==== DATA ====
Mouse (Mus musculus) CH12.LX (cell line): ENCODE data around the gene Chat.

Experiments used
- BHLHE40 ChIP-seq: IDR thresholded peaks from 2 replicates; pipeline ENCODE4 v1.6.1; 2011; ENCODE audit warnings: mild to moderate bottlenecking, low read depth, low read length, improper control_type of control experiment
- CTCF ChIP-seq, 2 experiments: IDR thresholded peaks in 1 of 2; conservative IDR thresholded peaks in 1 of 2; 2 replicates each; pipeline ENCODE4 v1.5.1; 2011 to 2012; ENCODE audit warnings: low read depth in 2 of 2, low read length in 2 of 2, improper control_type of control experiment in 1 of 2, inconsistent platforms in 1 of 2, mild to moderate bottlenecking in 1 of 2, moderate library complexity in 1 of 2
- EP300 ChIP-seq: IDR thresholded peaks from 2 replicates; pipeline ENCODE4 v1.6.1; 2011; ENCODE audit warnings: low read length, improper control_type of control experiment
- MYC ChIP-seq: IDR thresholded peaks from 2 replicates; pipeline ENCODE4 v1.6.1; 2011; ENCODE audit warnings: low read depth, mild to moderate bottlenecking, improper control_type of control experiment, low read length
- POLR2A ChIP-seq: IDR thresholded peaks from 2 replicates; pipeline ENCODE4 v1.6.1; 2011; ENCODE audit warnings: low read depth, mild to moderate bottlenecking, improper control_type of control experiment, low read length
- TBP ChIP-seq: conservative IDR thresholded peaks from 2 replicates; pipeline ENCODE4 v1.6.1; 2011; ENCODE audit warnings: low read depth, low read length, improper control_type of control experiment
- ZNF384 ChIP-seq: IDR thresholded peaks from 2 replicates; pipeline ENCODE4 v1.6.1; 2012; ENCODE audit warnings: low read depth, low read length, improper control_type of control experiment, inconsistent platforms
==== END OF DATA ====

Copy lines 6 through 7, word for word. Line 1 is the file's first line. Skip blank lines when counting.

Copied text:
- MYC ChIP-seq: IDR thresholded peaks from 2 replicates; pipeline ENCODE4 v1.6.1; 2011; ENCODE audit warnings: low read depth, mild to moderate bottlenecking, improper control_type of control experiment, low read length
- POLR2A ChIP-seq: IDR thresholded peaks from 2 replicates; pipeline ENCODE4 v1.6.1; 2011; ENCODE audit warnings: low read depth, mild to moderate bottlenecking, improper control_type of control experiment, low read length